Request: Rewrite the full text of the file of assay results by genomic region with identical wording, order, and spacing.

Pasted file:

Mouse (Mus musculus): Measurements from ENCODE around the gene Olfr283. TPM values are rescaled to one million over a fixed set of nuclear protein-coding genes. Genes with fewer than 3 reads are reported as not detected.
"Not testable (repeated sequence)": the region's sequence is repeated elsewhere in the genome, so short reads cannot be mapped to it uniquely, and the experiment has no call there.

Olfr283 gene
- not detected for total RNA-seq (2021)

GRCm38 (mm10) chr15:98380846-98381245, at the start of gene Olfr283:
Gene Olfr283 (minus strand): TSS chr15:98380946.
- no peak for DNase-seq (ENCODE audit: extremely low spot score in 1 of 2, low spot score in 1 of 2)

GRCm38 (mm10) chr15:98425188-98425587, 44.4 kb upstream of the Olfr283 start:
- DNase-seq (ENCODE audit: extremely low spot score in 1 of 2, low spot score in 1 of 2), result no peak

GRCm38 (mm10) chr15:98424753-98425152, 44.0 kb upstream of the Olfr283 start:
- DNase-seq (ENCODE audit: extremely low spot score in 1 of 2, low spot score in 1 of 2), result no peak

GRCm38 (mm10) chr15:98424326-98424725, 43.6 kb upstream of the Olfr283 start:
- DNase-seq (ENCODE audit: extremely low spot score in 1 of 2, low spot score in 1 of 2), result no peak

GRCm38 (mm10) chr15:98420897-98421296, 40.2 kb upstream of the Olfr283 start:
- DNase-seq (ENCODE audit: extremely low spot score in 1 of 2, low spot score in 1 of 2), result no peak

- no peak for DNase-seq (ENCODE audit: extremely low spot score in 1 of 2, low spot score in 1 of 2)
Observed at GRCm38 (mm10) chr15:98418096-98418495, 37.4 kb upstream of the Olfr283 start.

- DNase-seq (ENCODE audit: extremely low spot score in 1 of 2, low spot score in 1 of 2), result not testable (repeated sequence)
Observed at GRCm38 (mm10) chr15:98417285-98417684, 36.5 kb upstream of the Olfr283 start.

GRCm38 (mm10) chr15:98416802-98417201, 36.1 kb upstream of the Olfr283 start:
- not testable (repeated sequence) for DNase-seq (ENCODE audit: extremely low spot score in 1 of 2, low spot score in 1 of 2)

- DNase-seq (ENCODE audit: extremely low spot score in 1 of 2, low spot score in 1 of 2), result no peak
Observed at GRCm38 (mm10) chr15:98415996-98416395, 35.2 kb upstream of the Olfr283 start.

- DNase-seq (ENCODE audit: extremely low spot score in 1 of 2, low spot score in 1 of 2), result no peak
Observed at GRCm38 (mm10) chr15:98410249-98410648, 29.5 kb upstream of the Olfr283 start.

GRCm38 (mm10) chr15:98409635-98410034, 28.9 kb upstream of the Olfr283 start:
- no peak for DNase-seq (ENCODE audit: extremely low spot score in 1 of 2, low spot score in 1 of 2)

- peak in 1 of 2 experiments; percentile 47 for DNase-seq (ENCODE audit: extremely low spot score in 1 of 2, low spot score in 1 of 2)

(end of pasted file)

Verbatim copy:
Mouse (Mus musculus): Measurements from ENCODE around the gene Olfr283. TPM values are rescaled to one million over a fixed set of nuclear protein-coding genes. Genes with fewer than 3 reads are reported as not detected.
"Not testable (repeated sequence)": the region's sequence is repeated elsewhere in the genome, so short reads cannot be mapped to it uniquely, and the experiment has no call there.

Olfr283 gene
- not detected for total RNA-seq (2021)

GRCm38 (mm10) chr15:98380846-98381245, at the start of gene Olfr283:
Gene Olfr283 (minus strand): TSS chr15:98380946.
- no peak for DNase-seq (ENCODE audit: extremely low spot score in 1 of 2, low spot score in 1 of 2)

GRCm38 (mm10) chr15:98425188-98425587, 44.4 kb upstream of the Olfr283 start:
- DNase-seq (ENCODE audit: extremely low spot score in 1 of 2, low spot score in 1 of 2), result no peak

GRCm38 (mm10) chr15:98424753-98425152, 44.0 kb upstream of the Olfr283 start:
- DNase-seq (ENCODE audit: extremely low spot score in 1 of 2, low spot score in 1 of 2), result no peak

GRCm38 (mm10) chr15:98424326-98424725, 43.6 kb upstream of the Olfr283 start:
- DNase-seq (ENCODE audit: extremely low spot score in 1 of 2, low spot score in 1 of 2), result no peak

GRCm38 (mm10) chr15:98420897-98421296, 40.2 kb upstream of the Olfr283 start:
- DNase-seq (ENCODE audit: extremely low spot score in 1 of 2, low spot score in 1 of 2), result no peak

- no peak for DNase-seq (ENCODE audit: extremely low spot score in 1 of 2, low spot score in 1 of 2)
Observed at GRCm38 (mm10) chr15:98418096-98418495, 37.4 kb upstream of the Olfr283 start.

- DNase-seq (ENCODE audit: extremely low spot score in 1 of 2, low spot score in 1 of 2), result not testable (repeated sequence)
Observed at GRCm38 (mm10) chr15:98417285-98417684, 36.5 kb upstream of the Olfr283 start.

GRCm38 (mm10) chr15:98416802-98417201, 36.1 kb upstream of the Olfr283 start:
- not testable (repeated sequence) for DNase-seq (ENCODE audit: extremely low spot score in 1 of 2, low spot score in 1 of 2)

- DNase-seq (ENCODE audit: extremely low spot score in 1 of 2, low spot score in 1 of 2), result no peak
Observed at GRCm38 (mm10) chr15:98415996-98416395, 35.2 kb upstream of the Olfr283 start.

- DNase-seq (ENCODE audit: extremely low spot score in 1 of 2, low spot score in 1 of 2), result no peak
Observed at GRCm38 (mm10) chr15:98410249-98410648, 29.5 kb upstream of the Olfr283 start.

GRCm38 (mm10) chr15:98409635-98410034, 28.9 kb upstream of the Olfr283 start:
- no peak for DNase-seq (ENCODE audit: extremely low spot score in 1 of 2, low spot score in 1 of 2)

- peak in 1 of 2 experiments; percentile 47 for DNase-seq (ENCODE audit: extremely low spot score in 1 of 2, low spot score in 1 of 2)